Down a gravel one lane road, off a 4 laned street, almost forgotten is an old Sugar Mill Ruin. If you blink you will miss the road. If you are lucky, though, you will see the buildings in ruin, 3 large cauldrons, an outdoor grill, a gear whose circumfremce is not quite as large as a tire. It is very peaceful with so many trees and grass surrounding the area. The picture above was most likely taken in the 1980's. Since then the site has been restored some.
Below is some of the history recorded on the placques around the mill. This heritage site is owned by the state of Flrida and managed by Volusia Coutny. Photos are the property of Fran Smith, photographer.
"The walls are reminders of an agricultural venture gone up in smoke along with people's plan for taming the Florida frountier. In 1830, Henry Cruger and William dePeyster acquired six hundred acres near the village of New Smyrna, borrowed money, secured machinery from New York, and established a sugar factory. Five years later, their plantation lay in ruins.
In fact, coquina ruins are the story of this site. The mill had little time to produce sugar [or to repay investors] before it was wrecked by the Seminoles. In December 1835, they ran off the overseer, burned the complex, and destroyed other plantations throughtout the region. Helping the Indians stage their raid here were Cruger-dePeyster slaves themselves.
The mill ruins here are made of coqina-- Spanish for "tiny shell". . Quarried loclly (and elsewhere in the Southeast), it contains mollusk shell fragments and quartz sand bound together by calcium carbonate. Centuries after the Spanish first used coquina in Florida, frontier Americans chose this building stone for their sugar factory.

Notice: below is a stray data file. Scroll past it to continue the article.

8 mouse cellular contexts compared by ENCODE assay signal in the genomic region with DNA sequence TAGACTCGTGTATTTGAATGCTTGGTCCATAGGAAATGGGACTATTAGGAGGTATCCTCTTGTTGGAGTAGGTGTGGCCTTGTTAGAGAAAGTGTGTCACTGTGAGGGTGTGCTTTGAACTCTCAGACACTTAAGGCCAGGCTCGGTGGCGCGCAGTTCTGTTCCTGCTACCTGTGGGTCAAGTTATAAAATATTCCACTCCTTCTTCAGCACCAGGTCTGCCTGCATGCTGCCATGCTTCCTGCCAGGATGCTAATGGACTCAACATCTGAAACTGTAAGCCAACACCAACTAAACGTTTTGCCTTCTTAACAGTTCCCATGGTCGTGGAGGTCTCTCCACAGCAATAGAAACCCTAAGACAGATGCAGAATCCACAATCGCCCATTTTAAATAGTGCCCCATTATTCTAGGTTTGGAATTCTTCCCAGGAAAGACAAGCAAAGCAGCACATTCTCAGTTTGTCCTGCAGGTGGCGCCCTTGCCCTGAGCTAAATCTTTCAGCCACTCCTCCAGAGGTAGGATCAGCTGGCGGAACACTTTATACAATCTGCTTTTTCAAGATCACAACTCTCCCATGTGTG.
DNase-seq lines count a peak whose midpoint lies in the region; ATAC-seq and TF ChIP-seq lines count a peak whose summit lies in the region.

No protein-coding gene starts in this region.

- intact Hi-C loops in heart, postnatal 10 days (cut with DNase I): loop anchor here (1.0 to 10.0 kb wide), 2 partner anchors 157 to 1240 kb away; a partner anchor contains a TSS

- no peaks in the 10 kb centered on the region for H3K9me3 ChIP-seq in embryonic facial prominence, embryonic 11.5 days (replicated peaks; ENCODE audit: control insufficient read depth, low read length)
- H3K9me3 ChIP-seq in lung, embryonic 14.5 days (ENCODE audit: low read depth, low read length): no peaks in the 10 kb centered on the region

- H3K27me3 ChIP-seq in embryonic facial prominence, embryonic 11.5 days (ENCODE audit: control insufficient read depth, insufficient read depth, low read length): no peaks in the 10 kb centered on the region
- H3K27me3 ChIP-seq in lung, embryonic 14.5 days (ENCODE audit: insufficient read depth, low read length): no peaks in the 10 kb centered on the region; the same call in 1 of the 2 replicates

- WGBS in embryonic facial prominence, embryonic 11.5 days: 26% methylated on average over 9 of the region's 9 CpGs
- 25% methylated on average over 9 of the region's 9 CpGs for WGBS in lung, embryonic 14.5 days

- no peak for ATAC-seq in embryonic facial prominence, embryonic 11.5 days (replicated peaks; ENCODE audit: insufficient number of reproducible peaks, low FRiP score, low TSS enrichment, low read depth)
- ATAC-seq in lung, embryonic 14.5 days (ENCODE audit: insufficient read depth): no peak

Durable as it looks, cut coquina is porous and surprisingly delicte. Today earthstone blocks are attractive, but in the 1830s this mill had protective coatings of white lime plster. Its roof sheltered valuable machinery from the West Point Foundry of New York -- a pioneering industrial manufacturer in the United States.
In the years that followed this ruined mill becme a subject of paintings, photographs, travel writings, and speculation. Not long after the factory's destruction, soldier artist John Rogers Vinton explored the site -- then painteed a re-creation of events in 1835, with a Seminole warrior and the smoldering structure. Owned by San and Roberta Vickers of Jacksonville, Vinton's 1843 work is among the rarest of Florida sugar mill images."
Following the Seminoles' 1815 raid, these ruins faced years of rugged weather, destructive vegetation, climbing visitors, and misguided masonry patching. Fionally in 2007, preservation specialists properly repaired and stabilized the old coquina walls. Even so, the site remains senssitive to human disturbance. For your safety and the sugar mill's survival as a public place, please stay on the walkway and never climb on these ruins. Future visitors will thank you.